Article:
This insight is illuminated by Augustine. He writes in Book V of The Trinity about how Scripture sometimes refers things to God “substance-wise” while at other times “relationship-wise.” This distinction is key. It helps us understand how God’s names of which goodness is pre-eminent are said of God in a substantial or essential sense. When we say that the Father is the begetter and the Son the one begotten or born, we are speaking in a relational register. The one essence common to the three neither begets nor is begotten. These descriptions work on a relational level: The Father as begetter refers to the one eternally born of him, the Son. Scripture promotes this twofold register. Accordingly, goodness is true of God essentially. His goodness, the goodness common to the three, is not a goodness in which God participates. God does not participate in some greater thing called goodness. The one God just is good, Father, Son, and Spirit.

You Do Good

God does good. The principle of action, of all that God does, is God’s essence, which is essentially good. As a result, God creates that which is good. The world that God speaks into being is good, and its goodness is of God. Created things enjoy a relation to God that is participated. This simply means that their relation to their Creator is structured along participatory lines. Though the Lord God our Maker does not share in our creatureliness, we creatures do share in him. The good that is existence has its principle in God who is existence itself. And God’s goodness is inherently communicative. God who is supremely good creates that which has its goodness only in relation to him. God's acts do not make God good but instead communicate goodness. Click To Tweet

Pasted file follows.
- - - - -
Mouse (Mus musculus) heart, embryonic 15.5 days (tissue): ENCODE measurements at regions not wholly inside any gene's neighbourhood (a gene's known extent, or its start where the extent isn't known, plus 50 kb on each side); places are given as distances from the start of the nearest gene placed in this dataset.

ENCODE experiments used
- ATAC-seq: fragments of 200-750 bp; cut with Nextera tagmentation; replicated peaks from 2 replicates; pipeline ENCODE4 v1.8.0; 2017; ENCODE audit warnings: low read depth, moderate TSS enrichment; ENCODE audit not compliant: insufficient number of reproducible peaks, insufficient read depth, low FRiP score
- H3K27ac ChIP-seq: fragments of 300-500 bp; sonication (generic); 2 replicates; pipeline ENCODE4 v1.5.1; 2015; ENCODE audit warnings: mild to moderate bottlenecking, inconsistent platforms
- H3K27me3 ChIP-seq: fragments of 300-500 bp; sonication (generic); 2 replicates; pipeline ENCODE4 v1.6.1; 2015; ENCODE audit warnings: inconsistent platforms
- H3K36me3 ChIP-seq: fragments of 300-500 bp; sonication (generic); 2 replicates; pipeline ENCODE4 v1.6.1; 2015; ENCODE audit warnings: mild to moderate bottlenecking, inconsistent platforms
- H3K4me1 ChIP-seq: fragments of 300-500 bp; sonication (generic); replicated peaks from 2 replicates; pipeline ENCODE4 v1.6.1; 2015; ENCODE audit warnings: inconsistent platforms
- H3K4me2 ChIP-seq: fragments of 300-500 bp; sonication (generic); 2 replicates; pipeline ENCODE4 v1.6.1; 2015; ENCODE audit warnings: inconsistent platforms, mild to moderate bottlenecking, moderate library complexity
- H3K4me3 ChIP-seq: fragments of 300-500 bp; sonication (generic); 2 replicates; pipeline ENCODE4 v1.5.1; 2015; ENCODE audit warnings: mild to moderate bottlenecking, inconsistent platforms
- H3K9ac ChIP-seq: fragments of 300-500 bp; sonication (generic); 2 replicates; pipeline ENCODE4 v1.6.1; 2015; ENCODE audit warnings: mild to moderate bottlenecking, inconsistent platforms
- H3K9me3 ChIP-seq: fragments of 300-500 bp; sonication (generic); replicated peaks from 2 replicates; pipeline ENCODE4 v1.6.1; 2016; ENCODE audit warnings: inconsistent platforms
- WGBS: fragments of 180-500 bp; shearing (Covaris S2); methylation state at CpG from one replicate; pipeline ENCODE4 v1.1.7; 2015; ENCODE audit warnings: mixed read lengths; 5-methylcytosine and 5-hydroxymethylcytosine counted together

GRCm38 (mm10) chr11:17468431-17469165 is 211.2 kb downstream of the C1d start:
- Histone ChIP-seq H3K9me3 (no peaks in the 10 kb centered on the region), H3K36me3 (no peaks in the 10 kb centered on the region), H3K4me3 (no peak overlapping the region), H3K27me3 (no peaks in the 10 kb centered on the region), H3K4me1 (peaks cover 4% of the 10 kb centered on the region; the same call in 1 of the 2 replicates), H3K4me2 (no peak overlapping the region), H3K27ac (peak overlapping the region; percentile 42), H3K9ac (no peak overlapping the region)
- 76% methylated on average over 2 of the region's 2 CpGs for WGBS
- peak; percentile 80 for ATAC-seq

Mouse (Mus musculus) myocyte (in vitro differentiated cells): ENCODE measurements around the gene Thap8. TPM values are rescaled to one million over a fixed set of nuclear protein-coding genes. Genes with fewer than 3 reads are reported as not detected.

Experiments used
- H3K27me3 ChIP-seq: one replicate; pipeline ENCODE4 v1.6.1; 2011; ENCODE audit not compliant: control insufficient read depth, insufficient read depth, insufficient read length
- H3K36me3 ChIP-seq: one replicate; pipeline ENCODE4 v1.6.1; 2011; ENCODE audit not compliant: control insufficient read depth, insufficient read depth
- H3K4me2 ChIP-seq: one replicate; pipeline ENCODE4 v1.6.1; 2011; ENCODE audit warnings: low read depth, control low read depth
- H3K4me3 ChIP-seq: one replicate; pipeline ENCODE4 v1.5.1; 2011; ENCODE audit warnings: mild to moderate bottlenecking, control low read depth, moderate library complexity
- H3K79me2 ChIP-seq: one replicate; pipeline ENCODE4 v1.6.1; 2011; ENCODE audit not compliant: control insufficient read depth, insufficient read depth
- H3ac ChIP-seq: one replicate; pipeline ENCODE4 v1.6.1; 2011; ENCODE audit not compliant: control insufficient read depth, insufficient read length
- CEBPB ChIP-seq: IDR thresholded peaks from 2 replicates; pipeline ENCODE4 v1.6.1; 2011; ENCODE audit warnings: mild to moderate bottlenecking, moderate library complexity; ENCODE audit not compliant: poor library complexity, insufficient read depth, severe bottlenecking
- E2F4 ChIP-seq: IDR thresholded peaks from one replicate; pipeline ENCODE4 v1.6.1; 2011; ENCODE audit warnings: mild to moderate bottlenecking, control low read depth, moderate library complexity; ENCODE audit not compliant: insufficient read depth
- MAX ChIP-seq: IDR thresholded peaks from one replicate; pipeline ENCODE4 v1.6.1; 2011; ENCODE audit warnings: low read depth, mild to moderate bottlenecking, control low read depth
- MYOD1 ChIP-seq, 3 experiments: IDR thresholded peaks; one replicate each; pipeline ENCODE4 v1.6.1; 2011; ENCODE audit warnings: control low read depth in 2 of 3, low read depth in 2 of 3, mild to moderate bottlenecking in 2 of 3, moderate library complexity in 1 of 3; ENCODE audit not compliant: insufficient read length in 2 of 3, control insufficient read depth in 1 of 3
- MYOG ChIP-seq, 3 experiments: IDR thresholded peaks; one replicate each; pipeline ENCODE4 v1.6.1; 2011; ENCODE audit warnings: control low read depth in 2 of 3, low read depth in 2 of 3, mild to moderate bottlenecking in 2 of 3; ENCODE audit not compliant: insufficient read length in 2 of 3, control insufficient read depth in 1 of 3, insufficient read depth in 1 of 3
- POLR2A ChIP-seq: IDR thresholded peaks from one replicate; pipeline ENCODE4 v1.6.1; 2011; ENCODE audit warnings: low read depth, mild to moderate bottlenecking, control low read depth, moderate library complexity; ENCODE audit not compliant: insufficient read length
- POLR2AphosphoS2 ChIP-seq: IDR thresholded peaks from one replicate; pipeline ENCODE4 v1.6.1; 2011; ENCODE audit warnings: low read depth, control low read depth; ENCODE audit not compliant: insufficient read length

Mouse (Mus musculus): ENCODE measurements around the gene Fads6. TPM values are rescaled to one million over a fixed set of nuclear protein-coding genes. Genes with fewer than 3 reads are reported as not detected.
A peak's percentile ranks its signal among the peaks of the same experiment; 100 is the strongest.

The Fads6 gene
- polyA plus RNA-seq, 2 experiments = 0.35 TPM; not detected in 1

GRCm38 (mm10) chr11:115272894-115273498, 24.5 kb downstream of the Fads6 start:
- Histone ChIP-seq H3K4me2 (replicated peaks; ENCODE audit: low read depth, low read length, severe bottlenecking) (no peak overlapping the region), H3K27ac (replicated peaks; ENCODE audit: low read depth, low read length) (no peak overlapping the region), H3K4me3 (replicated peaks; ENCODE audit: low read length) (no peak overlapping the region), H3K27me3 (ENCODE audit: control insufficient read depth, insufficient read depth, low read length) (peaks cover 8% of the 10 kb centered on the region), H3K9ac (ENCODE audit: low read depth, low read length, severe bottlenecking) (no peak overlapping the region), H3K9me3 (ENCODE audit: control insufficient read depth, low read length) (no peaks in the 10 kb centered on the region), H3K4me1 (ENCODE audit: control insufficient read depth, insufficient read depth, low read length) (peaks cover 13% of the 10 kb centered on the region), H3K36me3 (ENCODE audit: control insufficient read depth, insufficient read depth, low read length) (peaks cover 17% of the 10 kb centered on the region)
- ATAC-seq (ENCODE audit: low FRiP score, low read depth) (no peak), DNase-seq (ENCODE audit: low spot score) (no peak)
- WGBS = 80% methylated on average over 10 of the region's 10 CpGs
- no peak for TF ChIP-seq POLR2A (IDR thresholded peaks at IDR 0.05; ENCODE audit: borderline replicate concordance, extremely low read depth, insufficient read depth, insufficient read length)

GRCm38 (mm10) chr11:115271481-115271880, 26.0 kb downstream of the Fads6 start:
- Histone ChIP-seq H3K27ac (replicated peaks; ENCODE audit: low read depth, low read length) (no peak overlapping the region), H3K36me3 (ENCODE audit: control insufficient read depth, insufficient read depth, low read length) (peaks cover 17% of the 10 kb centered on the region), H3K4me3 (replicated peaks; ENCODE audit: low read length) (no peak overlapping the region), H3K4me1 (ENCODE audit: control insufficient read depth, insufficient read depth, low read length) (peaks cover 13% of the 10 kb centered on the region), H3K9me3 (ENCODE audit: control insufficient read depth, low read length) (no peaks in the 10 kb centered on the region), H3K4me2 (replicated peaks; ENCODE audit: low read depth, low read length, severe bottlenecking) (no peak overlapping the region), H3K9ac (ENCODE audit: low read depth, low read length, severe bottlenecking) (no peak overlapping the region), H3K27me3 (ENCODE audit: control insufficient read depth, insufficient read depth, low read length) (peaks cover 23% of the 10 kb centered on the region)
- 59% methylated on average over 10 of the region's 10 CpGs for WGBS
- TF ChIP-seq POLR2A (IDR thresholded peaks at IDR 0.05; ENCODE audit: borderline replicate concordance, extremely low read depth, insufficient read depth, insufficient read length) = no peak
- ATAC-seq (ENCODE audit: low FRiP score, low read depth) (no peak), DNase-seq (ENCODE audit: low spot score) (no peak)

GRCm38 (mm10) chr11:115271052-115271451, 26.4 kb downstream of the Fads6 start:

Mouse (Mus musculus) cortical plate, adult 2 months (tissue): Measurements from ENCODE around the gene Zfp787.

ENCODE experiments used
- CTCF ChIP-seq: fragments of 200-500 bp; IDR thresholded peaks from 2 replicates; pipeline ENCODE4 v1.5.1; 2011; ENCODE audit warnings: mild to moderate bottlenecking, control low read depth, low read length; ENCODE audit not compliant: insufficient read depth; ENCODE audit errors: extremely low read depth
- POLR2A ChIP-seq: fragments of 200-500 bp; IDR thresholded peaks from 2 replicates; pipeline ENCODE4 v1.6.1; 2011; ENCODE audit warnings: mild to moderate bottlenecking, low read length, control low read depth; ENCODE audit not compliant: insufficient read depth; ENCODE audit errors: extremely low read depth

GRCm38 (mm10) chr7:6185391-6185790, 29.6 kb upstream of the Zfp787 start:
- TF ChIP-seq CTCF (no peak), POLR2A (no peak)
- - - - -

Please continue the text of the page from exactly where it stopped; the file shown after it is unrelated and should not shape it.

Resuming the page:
Considering this further, we see why God cannot create anything bad, to say nothing of evil. God creates things in such a way that their ongoing existence is in him. Things really exist in relation to God. Evil, sin, death, and the devil are thus abstentions from good. The devil’s agency is utterly perverse. What he seeks—autonomy—he cannot have. Nothing can be without God. Evil is, yes, a corruption of the good, and in its very corruption it exercises an agency that is entirely against the grain of the universe.